Here's How: Candy and other sweets have little nutritional value, and they destabilize blood sugar, causing you to have more cravings later on, Gullo says. To head off a snack attack, he suggests, "reprogram yourself to seek out a mini-meal 30 minutes before you usually hit a slump." By eating before you're famished, you should be able to resist the sweet stuff and choose foods with enough protein, fat, and complex carbs to keep you sated and energized until dinner. Some of Gullo's top picks: bran crackers with low-fat cheese, a hard-boiled egg, or a cup of low-fat yogurt.

More Ways To Stay Healthy
Martin says, "You don't go around correcting people. However, there are diplomatic and tactful ways to adjust things." The operative principle is what she calls the assumption of goodwill: "You give people a way to look as if they want to do the right thing. So, for example, when someone cuts in line, if you say, 'Hey, you can't barge in there!' the person is going to lose face and feel challenged and will probably become even ruder. But if you politely say, 'I'm sorry, the end of the line is over there,' the person is far more likely to move."

That goes double if everyone else in line is looking askance at the person; Martin and Cohen both vouch for the power of social shaming. Of course, they also point out that such shaming depends on the existence of shared cultural mores, which, in a pluralistic society, aren't always around when you need them—say, when the person in front of you drops a Snickers wrapper on the sidewalk.

I asked Martin what she thought of handing the wrapper back to its rightful owner. On the condition that it was done politely, she gave me the thumbs-up. Cohen was less enthusiastic. "It's okay," he said. "But you risk getting punched in the nose. And it's slightly obnoxious."

In the matter of the woman who fails to clean up after her dog, Martin got an acute case of the vapors when I asked if it would be acceptable to offer the woman a bag. However, it turned out she thought I was suggesting that the bag be filled with the dog's droppings; an unspoiled bag, she said, would be fine. Yet she seemed to think simple conversation would be even better ("Excuse me, but that was my yard, and I wondered if you might clean it up"), and in light of our brief misunderstanding, I had to agree. It was a useful reminder of the ever-present danger that attends manners policing: Even the best-intentioned actions are subject to misinterpretation. People have been shot for dumber things than someone else's certainty that they were brandishing a bag of poop.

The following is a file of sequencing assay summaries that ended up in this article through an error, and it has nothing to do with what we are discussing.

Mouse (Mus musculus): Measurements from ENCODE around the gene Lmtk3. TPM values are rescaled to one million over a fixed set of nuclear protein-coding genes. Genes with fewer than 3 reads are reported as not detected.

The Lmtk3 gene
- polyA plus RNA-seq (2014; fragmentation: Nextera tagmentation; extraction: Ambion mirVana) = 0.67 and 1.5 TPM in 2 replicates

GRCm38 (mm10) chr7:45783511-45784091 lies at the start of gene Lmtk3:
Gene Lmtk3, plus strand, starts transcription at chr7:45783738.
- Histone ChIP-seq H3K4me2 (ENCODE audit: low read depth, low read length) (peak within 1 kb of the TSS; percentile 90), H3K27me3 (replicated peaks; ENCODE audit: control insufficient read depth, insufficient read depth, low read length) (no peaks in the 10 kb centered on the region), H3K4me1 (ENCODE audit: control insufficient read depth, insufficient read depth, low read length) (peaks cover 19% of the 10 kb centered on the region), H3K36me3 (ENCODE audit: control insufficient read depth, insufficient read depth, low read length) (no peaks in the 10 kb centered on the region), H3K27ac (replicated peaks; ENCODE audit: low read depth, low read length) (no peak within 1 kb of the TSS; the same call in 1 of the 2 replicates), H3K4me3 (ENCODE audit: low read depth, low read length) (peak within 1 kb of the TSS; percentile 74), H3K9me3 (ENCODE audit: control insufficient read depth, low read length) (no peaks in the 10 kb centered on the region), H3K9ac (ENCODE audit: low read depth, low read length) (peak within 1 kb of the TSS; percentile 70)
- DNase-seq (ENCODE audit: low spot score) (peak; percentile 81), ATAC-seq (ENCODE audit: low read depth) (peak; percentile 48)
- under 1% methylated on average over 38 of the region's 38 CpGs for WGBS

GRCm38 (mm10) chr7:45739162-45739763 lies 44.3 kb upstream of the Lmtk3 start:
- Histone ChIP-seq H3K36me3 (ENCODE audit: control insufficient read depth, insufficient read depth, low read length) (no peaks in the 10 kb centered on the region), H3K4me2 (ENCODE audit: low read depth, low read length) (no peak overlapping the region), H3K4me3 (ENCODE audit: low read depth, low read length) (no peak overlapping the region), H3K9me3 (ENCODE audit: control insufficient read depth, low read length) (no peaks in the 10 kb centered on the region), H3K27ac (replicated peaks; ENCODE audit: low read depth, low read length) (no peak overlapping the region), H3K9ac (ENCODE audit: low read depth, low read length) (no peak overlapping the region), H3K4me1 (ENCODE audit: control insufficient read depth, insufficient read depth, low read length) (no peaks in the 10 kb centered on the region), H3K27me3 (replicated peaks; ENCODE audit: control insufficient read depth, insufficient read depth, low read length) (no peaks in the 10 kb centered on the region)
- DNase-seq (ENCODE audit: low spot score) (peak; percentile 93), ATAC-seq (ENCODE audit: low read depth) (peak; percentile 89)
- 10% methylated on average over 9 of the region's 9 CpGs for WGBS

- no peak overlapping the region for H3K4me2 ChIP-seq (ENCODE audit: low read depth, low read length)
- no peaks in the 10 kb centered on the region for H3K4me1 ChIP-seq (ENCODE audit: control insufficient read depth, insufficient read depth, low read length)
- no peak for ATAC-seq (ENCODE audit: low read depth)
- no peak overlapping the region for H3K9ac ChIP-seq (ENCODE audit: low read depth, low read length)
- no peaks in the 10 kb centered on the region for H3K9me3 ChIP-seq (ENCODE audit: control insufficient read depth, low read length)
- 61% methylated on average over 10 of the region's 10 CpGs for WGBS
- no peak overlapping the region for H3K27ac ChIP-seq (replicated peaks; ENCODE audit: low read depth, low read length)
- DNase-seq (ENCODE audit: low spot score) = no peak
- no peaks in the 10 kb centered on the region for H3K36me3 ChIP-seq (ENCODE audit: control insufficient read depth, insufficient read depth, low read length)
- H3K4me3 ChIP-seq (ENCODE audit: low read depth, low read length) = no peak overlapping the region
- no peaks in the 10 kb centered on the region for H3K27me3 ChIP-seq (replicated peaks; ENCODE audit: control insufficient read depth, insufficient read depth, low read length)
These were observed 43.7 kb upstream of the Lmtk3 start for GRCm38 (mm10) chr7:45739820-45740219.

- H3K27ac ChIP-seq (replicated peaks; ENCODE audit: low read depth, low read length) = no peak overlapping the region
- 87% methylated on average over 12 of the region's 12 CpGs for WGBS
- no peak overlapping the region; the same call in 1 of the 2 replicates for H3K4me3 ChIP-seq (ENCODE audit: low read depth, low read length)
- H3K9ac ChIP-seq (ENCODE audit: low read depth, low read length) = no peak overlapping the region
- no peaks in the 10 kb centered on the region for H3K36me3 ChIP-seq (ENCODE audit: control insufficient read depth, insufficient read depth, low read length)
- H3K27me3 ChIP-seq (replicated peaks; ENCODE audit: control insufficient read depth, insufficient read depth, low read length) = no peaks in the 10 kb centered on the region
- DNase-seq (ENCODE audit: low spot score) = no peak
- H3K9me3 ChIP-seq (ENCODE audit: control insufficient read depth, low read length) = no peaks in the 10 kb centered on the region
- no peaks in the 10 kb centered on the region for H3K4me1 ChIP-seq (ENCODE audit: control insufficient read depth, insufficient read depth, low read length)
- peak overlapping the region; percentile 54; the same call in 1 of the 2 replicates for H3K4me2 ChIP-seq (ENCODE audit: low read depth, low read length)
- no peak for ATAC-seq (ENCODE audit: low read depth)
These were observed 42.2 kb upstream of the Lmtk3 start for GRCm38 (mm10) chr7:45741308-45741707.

In the matter of a car that takes up two spaces in the grocery store parking lot, Martin approved my idea of leaving a polite note on the car's windshield. She also suggested asking the store manager to page the car's owner and ask that the car be moved. She favored this response not only for its immediate efficacy but because she imagined (quaintly, I'd say) that it would activate the driver's sense of social shame.

The idea that efficacy trumps mere venting is also dear to Cohen's heart. There was a time, he told me, when he was the kind of New York pedestrian who would slam his hand on the hood of a car that blocked a crosswalk. At his daughter's request, he gave up the slamming, but he didn't give up his abhorrence of private cars in New York. Instead he channeled it; he joined a group called Transportation Alternatives, whose goal is structural transportation change.

Warming to Cohen's dislike of cars behaving badly, I gave him the scenario of the Hampton tolls on the way to Maine—the heavy traffic, the breakdown-lane abusers, the Buick as roadblock—and waited for his admiring endorsement. It didn't come. He called our blocking maneuver an act of "petty spite" that belied "a mixture of jealousy and contempt."

Maybe he caught a whiff of my deep disappointment. Maybe he sensed my deep (roadrageous) need to be right. In any case, as though offering consolation, he encouraged me to see the problem of breakdown-lane passers as one of many that are simply insoluble. Not, perhaps, absolutely and permanently insoluble, but certainly "at the moment of crisis, at the individual level." And after I gave it some thought, I decided that his words weren't bunk; they were the truth, and if I let them, they could set me free. If many things are insoluble, it is not my job to solve them. If I don't have to worry about solving them, I really don't have to worry about them at all. And if I don't have to worry about them, I can stop blaming other people for having done them. I can start to accept that other people will do what they do. Leon James calls this the attitude of latitude, and it seems worth trying, if only as an experimental lark.

Cohen had one more thing to say by way of consolation—though in this case he seemed to be consoling himself. His own biggest peeve is inconsiderate cell phone use. He calls it, only half-jokingly, the end of civilization and confesses that he once went at it so intensely with a woman who took a call in a theater that other patrons wound up having to shush him. And yet it isn't the end of civilization, and all isn't necessarily lost—if only because, as they always have, manners will continue to evolve. "Cell phones are a new technology," he says. "And what's regarded as acceptable conduct is still in flux. Which means there's hope. We might still win that one."

So you fight the good-cop fight. You go to the store manager or other authority. When possible, you join a group that's working toward systemic change. And maybe for good measure, you balance every instance of manners policing with an act of guerrilla kindness.

More Manners and Good Etiquette
From the December 2005 issue of O, The Oprah Magazine.